DURHAM, N.H. -- In the summer of 1998, a team of scientists led by Jack Dibb of the University of New Hampshire was measuring levels of nitrogen oxides above the permanent snowfields at Summit, Greenland. The researchers expected to find only small amounts of these gases, which, among other things, play an important role in the formation of ground ozone or smog. But readings taken eight meters (26 feet) above the snow were surprisingly high, with readings taken closer to the snow surface even higher. "Finally," recalls Dibb, "we stuck the inlet right into the snow and the numbers were astronomical."
This discovery, and a similar, serendipitous find by a different team at the South Pole later that same year, opened up a new avenue of scientific inquiry. Dibb, an atmospheric chemist at UNH's Institute for the Study of Earth, Oceans, and Space (EOS), is returning to Summit as the vernal equinox approaches to dig further into the mystery, which begins, he surmises, when sunlight hits the surface of the snow and "photolyzes" impurities in the snow pack. Some of the reactive compounds produced are thereby made available to circulate and participate in atmospheric processes.
Of the research Dibb says, "This is a recently recognized field of tropospheric chemistry. The whole issue of a lot of reactive gases pouring out of the snow into the atmosphere wasn't even on anybody's radar screen before the late '90s. The thinking was that when it rained or snowed these reactive gases were taken out of the atmosphere and that was the end of the story."
But the story is being rewritten, and this has significant implications for, among other things, understanding ice core records and just how accurately they provide insight into Earth's past climate. "Based on what we've discovered, obviously, when stuff hits the snow it doesn't just sit there, it starts getting chewed up by photochemical reactions, or new compounds that weren't even in the atmosphere at the time get formed. This makes it more difficult to invert ice core records for some chemical species," Dibb says.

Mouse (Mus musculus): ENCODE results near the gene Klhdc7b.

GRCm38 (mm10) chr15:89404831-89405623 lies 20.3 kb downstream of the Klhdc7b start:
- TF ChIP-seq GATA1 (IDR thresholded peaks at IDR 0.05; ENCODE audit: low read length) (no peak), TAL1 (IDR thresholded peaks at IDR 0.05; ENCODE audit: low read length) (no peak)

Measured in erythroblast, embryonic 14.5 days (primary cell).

In addition, since this newly discovered source of reactive gases is not plugged into current climate models, those simulations, used for understanding past climate as well as predicting what may lie ahead, are incomplete at best. Says Dibb, "If you have this large area source of reactive chemicals that isn't considered in any current understanding of the functioning of the troposphere, models may be getting the 'right' answers for the wrong reasons."
At Summit, Dibb and 12 other researchers from Georgia Tech, UC Irvine, UC Davis, the University of Arizona, the National Center for Atmospheric Research, the Cold Regions Research and Engineering Laboratory, and NASA, will measure these gases at a time when the frozen landscape begins to emerge from months of perpetual darkness. They will work at Summit from mid-March, when the average daytime temperature will be minus 45 degrees Celsius (-49 Fahrenheit), to early May.
Says Dibb, who specializes in the chemistry of air-snow exchange, "Ideally, in a scientific sense, we would be there now - really catching time when it is dark and then seeing the sun come back. But logistically and probably even physically, I'm not sure we could make all these instruments work at minus 70 or 80 C."
While Dibb has been going to the scientific research facility at Summit annually since 1989, with funding from the National Science Foundation, this is the first time a large contingent of researchers will operate in such extreme conditions in an effort to make measurements at the site. Adds the scientist, "If we're not including this widespread nitrogen oxide source then there's a hole in understanding how the atmosphere is functioning. It may be that this is not important on a global scale, but we need to understand whether this flux of reactive chemicals out of the snow really matters."
Institute for the Study of Earth, Oceans, and Space